Reports of sick dogs, people, from pet food
• The VIN news service (news.vin.com) reports that six animals have been reported dead and more than 50 claimed to have been made ill by salmonella contamination in commercial pet foods made under various brand names by the Diamond company. The information was obtained from the U.S. Food and Drug Administration via a Freedom of Information Act request. Many of the foods have been recalled by the brands and the manufacturer. Meanwhile, DVM36.com reports the filing of a lawsuit against Diamond and retailer Costco charging that the contaminated pet food made a New Jersey infant severely ill.
• The U.S. Department of Agriculture is attempting to update its oversight of commercial pet breeders, including those substandard ones widely referred to as “puppy mills.” Current regulations developed before the widespread use of the Internet exempt pet stores from the Animal Welfare Act. Many commercial breeding operations now skip retail outlets to sell and ship animals directly to consumers, taking advantage of the loophole to avoid regulations intended to ensure humane treatment of breeding animals and the sale of healthy young ones. The requirements would affect operations with four or more breeding animals, a number intended to allow reputable hobby breeders to continue raising animals in their homes, among other exemptions. Comments are currently being accepted on the proposed changes at www.aphis.usda.gov.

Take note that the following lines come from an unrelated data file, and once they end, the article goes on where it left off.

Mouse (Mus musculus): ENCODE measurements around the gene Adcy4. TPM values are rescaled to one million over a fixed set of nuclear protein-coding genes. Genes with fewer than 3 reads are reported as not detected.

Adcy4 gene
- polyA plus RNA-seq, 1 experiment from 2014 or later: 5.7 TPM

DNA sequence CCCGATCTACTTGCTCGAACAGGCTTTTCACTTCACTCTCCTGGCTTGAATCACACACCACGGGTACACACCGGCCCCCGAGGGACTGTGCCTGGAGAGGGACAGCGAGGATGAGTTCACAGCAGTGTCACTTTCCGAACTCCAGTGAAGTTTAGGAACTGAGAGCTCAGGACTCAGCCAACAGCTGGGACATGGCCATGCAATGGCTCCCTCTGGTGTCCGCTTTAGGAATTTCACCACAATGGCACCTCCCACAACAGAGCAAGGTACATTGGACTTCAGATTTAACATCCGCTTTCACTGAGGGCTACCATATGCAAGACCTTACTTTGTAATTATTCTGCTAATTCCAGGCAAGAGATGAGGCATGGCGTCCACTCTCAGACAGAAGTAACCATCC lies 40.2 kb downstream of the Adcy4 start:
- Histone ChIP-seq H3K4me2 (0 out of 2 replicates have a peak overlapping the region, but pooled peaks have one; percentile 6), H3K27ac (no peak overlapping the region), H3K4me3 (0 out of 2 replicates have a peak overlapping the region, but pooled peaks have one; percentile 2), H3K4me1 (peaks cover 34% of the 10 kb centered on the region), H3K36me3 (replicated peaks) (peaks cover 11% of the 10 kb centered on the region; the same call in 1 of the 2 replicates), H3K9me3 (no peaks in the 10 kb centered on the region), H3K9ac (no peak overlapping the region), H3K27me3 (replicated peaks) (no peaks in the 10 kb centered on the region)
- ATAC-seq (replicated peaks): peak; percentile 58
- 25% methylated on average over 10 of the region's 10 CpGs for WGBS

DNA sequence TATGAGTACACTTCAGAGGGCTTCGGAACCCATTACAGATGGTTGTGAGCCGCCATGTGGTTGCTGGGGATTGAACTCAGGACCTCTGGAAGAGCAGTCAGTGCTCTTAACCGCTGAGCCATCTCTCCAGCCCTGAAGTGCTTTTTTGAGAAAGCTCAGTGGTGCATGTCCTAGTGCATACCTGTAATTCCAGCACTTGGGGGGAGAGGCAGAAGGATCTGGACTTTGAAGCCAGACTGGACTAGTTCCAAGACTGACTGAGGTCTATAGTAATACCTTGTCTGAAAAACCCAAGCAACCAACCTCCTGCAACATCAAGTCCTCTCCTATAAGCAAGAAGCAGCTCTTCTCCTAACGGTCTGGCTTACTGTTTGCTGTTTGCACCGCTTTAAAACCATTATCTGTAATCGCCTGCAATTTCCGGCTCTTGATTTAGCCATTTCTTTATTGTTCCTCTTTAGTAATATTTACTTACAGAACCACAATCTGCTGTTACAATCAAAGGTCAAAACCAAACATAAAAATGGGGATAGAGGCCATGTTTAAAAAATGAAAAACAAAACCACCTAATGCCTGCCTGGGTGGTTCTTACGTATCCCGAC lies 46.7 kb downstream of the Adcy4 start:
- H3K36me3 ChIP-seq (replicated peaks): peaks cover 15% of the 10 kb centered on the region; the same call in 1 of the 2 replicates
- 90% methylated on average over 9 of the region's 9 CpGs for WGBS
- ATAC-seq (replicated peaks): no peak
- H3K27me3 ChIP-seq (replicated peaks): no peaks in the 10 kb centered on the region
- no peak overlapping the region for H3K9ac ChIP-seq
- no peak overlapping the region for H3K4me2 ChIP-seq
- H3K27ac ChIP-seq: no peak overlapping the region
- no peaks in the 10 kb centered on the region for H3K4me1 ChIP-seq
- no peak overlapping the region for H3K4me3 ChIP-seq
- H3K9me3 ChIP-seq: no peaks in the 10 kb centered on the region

• Celebrity dog trainer Cesar Millan is ending his phenomenally successful — and equally controversial — show when the current set of episodes has finished production. The “Dog Whisperer” has been successful both for Millan and for the Nat Geo WILD cable network, but the trainer’s use of physical correction for poorly mannered dogs has attracted widespread criticism from veterinary behaviorists and some training organizations. Concurrent with announcing the end of the “Dog Whisperer,” Millan revealed plans for a new series, “Leader of the Pack.”
— Gina Spadafori